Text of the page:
If you work in a human resources department of any firm then you understand all too clearly the importance and sensitivity of your position.
The human resources department is the oil that keeps the engine of the firm functioning at full capacity and optimum productivity.
The HR department is majorly tasked with the responsibility of maintaining cohesion, collaboration and sanity in the workplace.
This helps to ensure that everyone gets along together and are focused on moving the company forward as a team.
Put simply, they manage the human element of any business; they are the conscience of any company.
It is one thing to manage a business, it is quite another to manage people. This requires a unique set of skills all on its own. I have outlined a few that I believe cannot be compromised on for any HR person.
Effective communication skills are absolutely vital for any human resource professional.
Communication is a key part of a HR professional’s daily activity as almost everything he/she does demands clear, concise and effective communication. Knowing how to convey a message is just as important as knowing what message to convey.
Without these requisite skills, you may pass an unintended message during interviews of prospective hires or confuse new hires when outlining their job description.
Worse still, you could cause more damage when trying to serve as a mediator between employees in disagreement with each other.
Sometimes, restructuring and other necessary changes may occur within an organisation that may not sit well with the employees.
It is the responsibility of the HR professional to communicate the news, which sometimes may be unpleasant to the employees while keeping them motivated.
Simply put, the effectiveness of your communication skills may be the only thing that stands between the company’s success and absolute chaos.
Generally, multitasking skills are perceived as the determining factor between the leaders and the followers; this skill is required in managing human resources.
The human resources professional deals with so many issues, with an employee issue this moment, then switch and deal with recruitment, then meetings (both planned and unplanned) etc.
Many other management positions focus mainly on a task or a segment of the business, but HR professionals are involved one way or the other, in every aspect of the business.
Therefore, multitasking skills is necessary for human resource professionals.
Planning and Organising Skills
HR management requires the most organisational and planning capability of any other department.
Also, monitoring progress and evaluating outcomes are part of planning and organising skills a HR person is expected to demonstrate.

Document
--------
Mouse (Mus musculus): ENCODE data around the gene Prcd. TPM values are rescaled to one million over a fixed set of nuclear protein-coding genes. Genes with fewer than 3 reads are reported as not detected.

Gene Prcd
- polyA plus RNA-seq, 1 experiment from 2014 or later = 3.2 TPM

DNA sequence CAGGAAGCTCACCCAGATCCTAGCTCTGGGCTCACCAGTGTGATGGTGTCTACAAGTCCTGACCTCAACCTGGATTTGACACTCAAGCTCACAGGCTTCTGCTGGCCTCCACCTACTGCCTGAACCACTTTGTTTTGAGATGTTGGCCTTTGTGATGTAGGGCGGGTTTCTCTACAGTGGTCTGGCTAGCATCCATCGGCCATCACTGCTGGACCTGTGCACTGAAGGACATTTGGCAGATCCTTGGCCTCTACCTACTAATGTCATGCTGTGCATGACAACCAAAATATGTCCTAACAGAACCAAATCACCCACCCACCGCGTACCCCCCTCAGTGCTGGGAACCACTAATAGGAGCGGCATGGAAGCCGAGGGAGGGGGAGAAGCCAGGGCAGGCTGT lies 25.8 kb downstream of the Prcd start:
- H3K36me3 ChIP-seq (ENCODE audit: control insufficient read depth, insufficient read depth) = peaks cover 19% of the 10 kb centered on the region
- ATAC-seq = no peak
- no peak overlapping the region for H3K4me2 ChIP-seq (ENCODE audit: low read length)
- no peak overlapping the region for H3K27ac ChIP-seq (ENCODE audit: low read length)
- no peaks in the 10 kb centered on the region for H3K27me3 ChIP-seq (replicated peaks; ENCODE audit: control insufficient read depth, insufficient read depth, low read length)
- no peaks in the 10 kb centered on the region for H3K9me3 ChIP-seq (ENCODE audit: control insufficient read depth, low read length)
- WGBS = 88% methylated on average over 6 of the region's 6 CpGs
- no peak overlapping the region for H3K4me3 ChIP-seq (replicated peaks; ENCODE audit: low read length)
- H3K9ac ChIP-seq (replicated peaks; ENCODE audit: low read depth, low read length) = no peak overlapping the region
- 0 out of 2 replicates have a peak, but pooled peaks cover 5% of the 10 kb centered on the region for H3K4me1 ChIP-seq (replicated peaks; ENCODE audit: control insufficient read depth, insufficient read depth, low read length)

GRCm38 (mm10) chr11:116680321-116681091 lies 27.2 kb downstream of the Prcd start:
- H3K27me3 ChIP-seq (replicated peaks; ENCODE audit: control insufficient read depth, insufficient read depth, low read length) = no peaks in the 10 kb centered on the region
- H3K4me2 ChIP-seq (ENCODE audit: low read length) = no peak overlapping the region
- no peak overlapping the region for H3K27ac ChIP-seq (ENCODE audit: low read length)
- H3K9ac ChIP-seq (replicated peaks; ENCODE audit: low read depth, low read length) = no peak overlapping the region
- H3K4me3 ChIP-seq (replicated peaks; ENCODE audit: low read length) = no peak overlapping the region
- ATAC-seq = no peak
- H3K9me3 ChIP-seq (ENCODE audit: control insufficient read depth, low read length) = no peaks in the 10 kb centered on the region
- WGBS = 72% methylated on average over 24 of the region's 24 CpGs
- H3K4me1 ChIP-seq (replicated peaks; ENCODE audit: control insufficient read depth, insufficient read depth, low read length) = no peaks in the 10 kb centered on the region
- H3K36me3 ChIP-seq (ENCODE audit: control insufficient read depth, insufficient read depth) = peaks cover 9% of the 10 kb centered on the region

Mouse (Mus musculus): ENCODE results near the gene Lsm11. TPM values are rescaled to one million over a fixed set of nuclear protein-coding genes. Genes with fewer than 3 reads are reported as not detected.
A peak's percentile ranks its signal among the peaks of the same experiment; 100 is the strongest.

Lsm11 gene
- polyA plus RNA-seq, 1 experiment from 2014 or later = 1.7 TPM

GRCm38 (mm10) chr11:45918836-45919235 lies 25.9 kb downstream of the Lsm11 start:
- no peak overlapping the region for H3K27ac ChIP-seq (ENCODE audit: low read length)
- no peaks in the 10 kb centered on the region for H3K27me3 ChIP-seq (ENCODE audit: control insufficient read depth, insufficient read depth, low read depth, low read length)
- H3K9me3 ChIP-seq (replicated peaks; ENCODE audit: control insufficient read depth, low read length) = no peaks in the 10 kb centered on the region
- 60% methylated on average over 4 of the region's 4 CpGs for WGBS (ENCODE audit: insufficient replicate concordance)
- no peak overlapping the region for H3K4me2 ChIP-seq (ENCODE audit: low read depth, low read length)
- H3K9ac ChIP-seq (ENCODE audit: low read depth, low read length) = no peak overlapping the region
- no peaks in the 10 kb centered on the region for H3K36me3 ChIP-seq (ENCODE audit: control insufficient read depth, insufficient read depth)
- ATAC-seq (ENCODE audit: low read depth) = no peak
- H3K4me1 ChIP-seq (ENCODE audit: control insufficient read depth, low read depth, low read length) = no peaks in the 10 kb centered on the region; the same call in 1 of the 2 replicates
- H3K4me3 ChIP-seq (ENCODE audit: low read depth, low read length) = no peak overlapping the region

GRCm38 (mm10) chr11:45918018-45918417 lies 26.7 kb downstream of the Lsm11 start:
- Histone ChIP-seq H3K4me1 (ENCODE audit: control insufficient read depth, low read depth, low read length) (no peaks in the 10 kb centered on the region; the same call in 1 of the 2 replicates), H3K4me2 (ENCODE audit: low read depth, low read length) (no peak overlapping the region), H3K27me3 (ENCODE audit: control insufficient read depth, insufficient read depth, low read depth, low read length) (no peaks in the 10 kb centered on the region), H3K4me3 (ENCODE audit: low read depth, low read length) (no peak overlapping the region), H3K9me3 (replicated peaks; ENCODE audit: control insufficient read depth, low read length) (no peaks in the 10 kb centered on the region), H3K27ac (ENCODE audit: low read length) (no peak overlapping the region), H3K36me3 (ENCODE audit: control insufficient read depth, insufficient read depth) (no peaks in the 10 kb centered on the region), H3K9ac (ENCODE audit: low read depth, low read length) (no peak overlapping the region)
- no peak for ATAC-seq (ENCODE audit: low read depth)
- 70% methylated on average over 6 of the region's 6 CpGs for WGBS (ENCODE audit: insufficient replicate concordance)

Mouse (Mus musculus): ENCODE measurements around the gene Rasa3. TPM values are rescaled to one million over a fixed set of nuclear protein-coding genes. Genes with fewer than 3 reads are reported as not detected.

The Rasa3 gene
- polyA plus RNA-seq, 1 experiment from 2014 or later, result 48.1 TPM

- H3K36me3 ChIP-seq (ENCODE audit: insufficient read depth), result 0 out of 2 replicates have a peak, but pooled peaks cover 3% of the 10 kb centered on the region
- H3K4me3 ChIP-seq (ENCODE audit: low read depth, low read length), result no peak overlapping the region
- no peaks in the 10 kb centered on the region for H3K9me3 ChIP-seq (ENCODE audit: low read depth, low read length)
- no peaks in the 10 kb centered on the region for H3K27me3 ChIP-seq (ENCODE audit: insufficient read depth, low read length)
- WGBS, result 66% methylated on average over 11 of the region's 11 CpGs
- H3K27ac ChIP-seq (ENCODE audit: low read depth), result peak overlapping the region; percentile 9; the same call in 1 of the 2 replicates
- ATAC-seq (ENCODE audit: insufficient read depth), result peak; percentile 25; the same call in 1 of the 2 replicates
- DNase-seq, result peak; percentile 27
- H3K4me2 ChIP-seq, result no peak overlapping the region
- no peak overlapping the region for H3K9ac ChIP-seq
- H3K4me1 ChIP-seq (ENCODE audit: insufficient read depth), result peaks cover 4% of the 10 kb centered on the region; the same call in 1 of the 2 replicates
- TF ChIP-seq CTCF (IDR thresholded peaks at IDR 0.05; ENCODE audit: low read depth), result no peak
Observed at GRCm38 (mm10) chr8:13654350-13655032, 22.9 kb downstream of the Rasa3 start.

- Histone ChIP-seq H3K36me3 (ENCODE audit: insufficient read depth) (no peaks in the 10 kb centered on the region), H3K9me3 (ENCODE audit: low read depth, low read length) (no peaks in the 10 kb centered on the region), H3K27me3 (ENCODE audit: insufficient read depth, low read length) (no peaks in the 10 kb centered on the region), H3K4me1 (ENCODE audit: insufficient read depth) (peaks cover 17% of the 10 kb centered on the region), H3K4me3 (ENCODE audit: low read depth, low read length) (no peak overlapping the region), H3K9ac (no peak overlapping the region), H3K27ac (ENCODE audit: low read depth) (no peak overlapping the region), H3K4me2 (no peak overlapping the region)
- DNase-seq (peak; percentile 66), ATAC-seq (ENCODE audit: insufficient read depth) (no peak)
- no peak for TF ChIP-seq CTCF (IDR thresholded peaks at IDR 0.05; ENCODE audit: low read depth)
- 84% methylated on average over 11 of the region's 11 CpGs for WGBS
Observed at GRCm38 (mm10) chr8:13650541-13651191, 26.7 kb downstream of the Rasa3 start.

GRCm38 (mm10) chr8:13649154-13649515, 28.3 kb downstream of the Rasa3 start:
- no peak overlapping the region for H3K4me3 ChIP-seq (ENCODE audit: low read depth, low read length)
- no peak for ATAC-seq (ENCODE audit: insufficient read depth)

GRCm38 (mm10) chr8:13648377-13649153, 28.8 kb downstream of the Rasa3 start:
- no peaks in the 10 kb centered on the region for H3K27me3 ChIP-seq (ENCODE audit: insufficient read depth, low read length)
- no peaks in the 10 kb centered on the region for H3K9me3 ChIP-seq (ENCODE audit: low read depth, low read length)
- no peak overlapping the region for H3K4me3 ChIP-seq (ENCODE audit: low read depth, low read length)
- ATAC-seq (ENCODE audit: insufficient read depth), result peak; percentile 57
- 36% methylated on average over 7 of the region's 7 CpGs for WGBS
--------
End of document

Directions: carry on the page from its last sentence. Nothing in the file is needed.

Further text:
These skills should reflect in everything about them, whether they are in or out of the office. The way their office is organised, the arrangement of files and documents, their time management and personal efficiency.
They have to always be at their sharpest and best. As a HR person, you are dealing with people’s livelihoods so you want to always be available at the right time and ready to go at the drop of a hat, no matter the situation you are presented with.
This takes a huge dose of organisation and planning to achieve.
Negotiation skill is a no-brainer.
This is because, the HR professional may need to negotiate severally in an organisation- from negotiation of wages and benefits at the time of recruitment, to negotiations with unions regarding changes, resolving conflicts among employee, making downsizing decisions, etc.
The HR person must be skilled enough in negotiation to be able to develop trust among various parties involved in a negotiation process and to find a mutually acceptable solution, no matter their corporate status
Interpersonal Relationship Skills
Without compromising the basic workplace ethics and the organisations standards, the human resource professional is expected to show courtesy, diplomacy, understanding, friendliness, concern and civility towards others. He should be able to develop and maintain effective relationship with every member of staff.
Such relationships may include dealing effectively with individuals who are problematic, unreceptive or troubled. He should have a high tolerance level for people from different background and different understanding.
The human resource professional should be sensitive to cultural diversity, race, gender, disabilities, and other individual differences within the organisation.
Thinking outside the box
HR persons should be able to approach challenges in new and innovative ways by conceptualising them in a different way.
There are times when conventional approaches to solving an issue may fail; in such circumstances, they should be able to draw from their imagination to develop new ways to approach and solve the problem.
Beyond the basics, principles and ethics of their profession, HR people are not – or should not – be the kind of people who think in a mould.
Thinking outside the box should be their comfort zone. This ensures that all hope is not lost whenever an established approach is deemed unsuitable, insufficient or is inaccessible.